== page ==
23. 23. Frequency responses of the machine elements Transverse forces are due to asymmetries in the machine, while torsion is primarily due to the driving torque; however, both may be affected by electrical or mechanical faults in the machine itself or electrical or mechanical system disturbances outside the machine. There will also be a coupling between torsional and transverse effects due to the transfer function or stiffness between these axes of the machine, so torsional effects, like current faults in rotor and stator windings, can cause transverse effects like vibrations, and vice versa. Rotor response We now consider the motion of a rotor in response to: Transverse force excitation Torsional torque excitation 11-05-2014 ROHIT KAUSHIK 23
  24. 24. Frequency responses of the machine elements Bearing response Rotor vibration force is transmitted to the stator via the air gap magnetic field and the bearings in parallel. It is therefore important to consider the response of the bearings to that vibration force so that its effect is not confused with vibrations generated by faults within the bearings themselves. 11-05-2014 24ROHIT KAUSHIK
  25. 25. Monitoring techniques Overall level monitoring This simple form of monitoring is the most commonly used technique but its efficiency is limited. The measurement taken is simply the rms value of the vibration level on the stator side of the machine over a selected bandwidth. The usual bandwidth is 0.01–1 kHz or 0.01–10 kHz 11-05-2014 25ROHIT KAUSHIK
  26. 26. Monitoring techniques 11-05-2014 26ROHIT KAUSHIK
  27. 27. Monitoring techniques Shock pulse monitoring The shock pulse method is used exclusively for rolling element bearings ,which deteriorate at the moving surfaces, developing small pits or imperfections. The interaction between such surfaces generates mechanical stress wave or shock pulses, in the bearing material, propagating into the structure of the machine. These shock pulses are at ultrasonic frequencies and can be detected by piezoelectric transducers with a resonant frequency characteristic tuned to the expected frequency of the pulses, around 32 kHz. The condition of the bearing is assessed by defining a quantity known as the shock pulse value (SPV), defined as SPV=R/N²*F². 11-05-2014 27ROHIT KAUSHIK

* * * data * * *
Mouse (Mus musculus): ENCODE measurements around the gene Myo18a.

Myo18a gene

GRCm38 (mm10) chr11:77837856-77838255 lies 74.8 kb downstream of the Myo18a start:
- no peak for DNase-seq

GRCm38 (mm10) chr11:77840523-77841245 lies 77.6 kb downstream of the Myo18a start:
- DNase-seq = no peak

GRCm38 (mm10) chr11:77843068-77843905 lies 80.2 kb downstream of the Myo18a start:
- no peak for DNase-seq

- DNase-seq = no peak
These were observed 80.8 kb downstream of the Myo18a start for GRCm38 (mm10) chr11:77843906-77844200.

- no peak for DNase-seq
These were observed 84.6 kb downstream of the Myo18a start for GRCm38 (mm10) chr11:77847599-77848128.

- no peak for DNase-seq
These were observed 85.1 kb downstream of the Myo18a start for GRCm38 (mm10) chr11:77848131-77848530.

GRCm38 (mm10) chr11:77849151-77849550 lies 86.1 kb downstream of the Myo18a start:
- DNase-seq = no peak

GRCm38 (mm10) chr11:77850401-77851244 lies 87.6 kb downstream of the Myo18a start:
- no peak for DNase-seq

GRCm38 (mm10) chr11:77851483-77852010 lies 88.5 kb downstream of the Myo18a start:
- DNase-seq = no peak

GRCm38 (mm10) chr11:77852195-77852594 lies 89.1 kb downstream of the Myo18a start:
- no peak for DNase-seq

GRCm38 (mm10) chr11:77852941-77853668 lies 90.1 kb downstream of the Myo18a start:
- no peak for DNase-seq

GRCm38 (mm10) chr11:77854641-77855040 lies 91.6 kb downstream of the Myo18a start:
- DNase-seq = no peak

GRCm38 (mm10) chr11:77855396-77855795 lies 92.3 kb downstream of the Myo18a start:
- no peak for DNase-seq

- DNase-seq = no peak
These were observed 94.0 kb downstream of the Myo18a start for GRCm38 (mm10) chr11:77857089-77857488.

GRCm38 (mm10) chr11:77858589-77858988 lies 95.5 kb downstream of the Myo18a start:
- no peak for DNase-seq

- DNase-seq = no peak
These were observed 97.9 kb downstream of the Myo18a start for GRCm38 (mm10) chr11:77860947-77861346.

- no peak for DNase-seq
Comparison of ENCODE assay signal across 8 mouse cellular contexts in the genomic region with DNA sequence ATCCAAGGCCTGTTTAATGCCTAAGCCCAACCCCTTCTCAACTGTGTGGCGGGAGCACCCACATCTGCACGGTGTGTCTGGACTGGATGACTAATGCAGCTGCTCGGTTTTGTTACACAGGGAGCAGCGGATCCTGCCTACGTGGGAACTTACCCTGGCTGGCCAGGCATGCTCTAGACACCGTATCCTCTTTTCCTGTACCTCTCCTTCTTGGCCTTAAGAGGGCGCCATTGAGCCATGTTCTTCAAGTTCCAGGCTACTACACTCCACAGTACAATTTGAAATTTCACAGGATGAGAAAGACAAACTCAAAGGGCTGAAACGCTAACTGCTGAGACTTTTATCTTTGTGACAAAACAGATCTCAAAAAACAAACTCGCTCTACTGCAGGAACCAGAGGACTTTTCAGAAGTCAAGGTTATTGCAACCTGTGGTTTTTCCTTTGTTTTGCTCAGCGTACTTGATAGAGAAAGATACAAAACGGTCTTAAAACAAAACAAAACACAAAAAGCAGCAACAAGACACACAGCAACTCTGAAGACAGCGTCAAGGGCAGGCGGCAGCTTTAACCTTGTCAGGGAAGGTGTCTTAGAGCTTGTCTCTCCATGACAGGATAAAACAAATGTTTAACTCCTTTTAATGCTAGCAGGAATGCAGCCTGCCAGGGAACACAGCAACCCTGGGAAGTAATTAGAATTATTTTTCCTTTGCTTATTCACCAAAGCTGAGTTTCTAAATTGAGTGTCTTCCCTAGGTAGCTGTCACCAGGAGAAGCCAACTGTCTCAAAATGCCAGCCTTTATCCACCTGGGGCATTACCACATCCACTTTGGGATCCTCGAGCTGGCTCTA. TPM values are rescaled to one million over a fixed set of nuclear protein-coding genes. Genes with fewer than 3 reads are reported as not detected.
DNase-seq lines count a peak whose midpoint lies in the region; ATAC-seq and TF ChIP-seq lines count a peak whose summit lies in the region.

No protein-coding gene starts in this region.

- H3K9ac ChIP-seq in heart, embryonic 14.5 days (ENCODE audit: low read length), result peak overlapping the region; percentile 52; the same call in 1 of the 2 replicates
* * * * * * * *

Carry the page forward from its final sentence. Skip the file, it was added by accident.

28. 28. Monitoring techniques Shock pulse interpretation Overall vibration level trend Shock pulse value trend Comments Low and rising Remains low No bearing damage Low and rising Low but rising at the same rate as the overall vibration level Bearing damage likely Low and rising High value but constant Damaged bearing but another problem is causing the rising vibration 11-05-2014 28ROHIT KAUSHIK
  29. 29. Current & Flux monitoring Faults on either rotor or stator disrupt the radial and circumferential patterns of flux in the machine causing changes to the power being fed to the machine, which can be detected via its terminal quantities voltage, current and power measured outside the machine to give an indication of its condition. A) Generator stator winding fault detection- The most significant technique in this area is on-line discharge detection, which is dealt in further slides. B) Generator rotor faults detection- Turn-to-turn faults in a generator rotor winding may lead to local overheating and eventually to rotor earth faults. In addition, the shorting of turns causes unequal heating of the rotor leading to bending and an unbalanced pull, which together cause increased vibration 11-05-2014 29ROHIT KAUSHIK